Swallowing Up Nicaragua

Oct 9, 2018 | General, Nicaragua

With its close vicinity to the Caribbean and South America, as well as its strong and storied culture, the food in Nicaragua is literally a culinary melting pot! Tastes of island seafood, Spanish spices, and fresh indigenous ingredients make Nicaraguan food something different, and delicious!

As is with Mexico and its Central American neighbors, Corn is King in Nicaragua. Historians say that the vegetable was used for trading between local societies, and it is as prevalent today. And make no mistake; the Nicaraguan people don’t stop at using corn only in its entrees. In fact, many snacks, deserts and even certain beverages list corn as its main ingredient.

Maybe the most famous of local Nicaraguan meals is the Nactamal. Take the second half of that word, “tamal” and you will have a stronger understanding of what you are about to enjoy. Like Mexico to the North, Nicaragua serves Nactamal as a main dish on special occasions such as Christmas, weddings…and Sundays! Cornhusks or even banana leaves are wrapped around variations of meats, cheeses and vegetables rolled in ground corn and butter dough, then steamed. Much like the traditional tamale, it is presented as a culinary gift, of sorts. Unwrapping the cornhusks reveals the delicious meal inside!

Some of us like to drink local too, and a great pairing (outside of a traditional cerveza) to go with Nactamal, is the Nicaraguan national drink, Macua. This cocktail is made with local white rum (the largest alcohol spirit in Central America), along with locally grown guava, orange and lemon juices. This drink is refreshing, and will leave you wanting “uno mas”!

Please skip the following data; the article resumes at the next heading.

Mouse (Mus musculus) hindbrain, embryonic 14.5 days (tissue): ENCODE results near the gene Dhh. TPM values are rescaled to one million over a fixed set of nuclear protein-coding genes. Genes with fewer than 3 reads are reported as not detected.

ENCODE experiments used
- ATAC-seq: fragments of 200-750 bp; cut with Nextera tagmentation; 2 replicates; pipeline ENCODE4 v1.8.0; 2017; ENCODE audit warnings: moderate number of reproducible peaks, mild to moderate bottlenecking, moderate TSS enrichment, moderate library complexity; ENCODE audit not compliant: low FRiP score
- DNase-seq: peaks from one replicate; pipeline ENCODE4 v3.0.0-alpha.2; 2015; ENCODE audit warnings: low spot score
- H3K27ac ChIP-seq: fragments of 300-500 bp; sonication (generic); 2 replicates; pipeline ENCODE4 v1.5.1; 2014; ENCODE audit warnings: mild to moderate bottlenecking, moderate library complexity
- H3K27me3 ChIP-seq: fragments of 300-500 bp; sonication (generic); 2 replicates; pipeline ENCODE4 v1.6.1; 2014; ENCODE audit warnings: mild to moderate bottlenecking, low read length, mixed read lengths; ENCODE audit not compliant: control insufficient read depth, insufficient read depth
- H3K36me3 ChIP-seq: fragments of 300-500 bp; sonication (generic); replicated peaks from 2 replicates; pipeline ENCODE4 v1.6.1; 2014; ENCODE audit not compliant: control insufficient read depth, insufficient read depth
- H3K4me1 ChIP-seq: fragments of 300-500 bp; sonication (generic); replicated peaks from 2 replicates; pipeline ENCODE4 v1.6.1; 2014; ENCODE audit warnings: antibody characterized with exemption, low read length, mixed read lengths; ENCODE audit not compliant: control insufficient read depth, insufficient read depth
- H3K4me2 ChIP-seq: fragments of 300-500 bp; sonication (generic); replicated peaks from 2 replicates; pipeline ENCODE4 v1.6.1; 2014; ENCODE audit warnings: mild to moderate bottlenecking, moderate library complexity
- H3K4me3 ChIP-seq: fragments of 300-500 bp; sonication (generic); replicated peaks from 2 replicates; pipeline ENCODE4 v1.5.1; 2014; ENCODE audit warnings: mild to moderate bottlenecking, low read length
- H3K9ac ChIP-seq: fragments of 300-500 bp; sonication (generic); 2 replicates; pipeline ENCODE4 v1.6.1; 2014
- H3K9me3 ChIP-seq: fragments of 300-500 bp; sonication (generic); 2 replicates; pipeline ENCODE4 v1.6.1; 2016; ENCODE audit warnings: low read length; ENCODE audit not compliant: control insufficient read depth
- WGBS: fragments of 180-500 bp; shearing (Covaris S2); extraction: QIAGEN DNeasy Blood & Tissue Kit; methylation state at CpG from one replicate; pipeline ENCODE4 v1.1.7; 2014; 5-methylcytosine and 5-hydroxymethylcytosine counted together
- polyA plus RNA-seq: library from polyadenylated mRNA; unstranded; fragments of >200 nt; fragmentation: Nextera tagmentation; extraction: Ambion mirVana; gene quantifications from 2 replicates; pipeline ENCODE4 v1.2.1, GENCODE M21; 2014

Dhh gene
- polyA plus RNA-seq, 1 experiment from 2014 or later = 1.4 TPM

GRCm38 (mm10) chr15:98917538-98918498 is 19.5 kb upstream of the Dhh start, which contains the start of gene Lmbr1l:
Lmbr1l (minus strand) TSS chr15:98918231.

While you will have many choices for breakfast at your hotel, you will always notice a food that most locals will be enjoying, called Gallo Pinto. I shouldn’t confuse you as to the time of day, though, as you will see Gallo Pinto served in every meal throughout the day. In fact, it is consumed by Nicaraguans almost daily and is considered a national symbol. It’s a mixture of fried rice with onion and sweet pepper, red bean and garlic. It is packed with protein, and depending on your activities that day, you may do well by putting a scoop on your plate.

As with all countries that you visit, you will sadly be able to see a McDonalds or other American fast food restaurants in the larger portions of the cities. We always encourage you to be a traveler, not a tourist…and that starts with eating as the locals do! ¡Bon Provecho!




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